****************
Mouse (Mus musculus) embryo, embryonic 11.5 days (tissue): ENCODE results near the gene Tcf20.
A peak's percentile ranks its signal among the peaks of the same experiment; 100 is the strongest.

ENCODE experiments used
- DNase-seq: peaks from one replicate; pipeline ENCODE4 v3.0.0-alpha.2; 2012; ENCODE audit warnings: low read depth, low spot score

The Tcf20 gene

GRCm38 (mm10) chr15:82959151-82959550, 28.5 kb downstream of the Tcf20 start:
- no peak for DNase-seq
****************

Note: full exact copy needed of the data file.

Mouse (Mus musculus) embryo, embryonic 11.5 days (tissue): ENCODE results near the gene Tcf20.
A peak's percentile ranks its signal among the peaks of the same experiment; 100 is the strongest.

ENCODE experiments used
- DNase-seq: peaks from one replicate; pipeline ENCODE4 v3.0.0-alpha.2; 2012; ENCODE audit warnings: low read depth, low spot score

The Tcf20 gene

GRCm38 (mm10) chr15:82959151-82959550, 28.5 kb downstream of the Tcf20 start:
- no peak for DNase-seq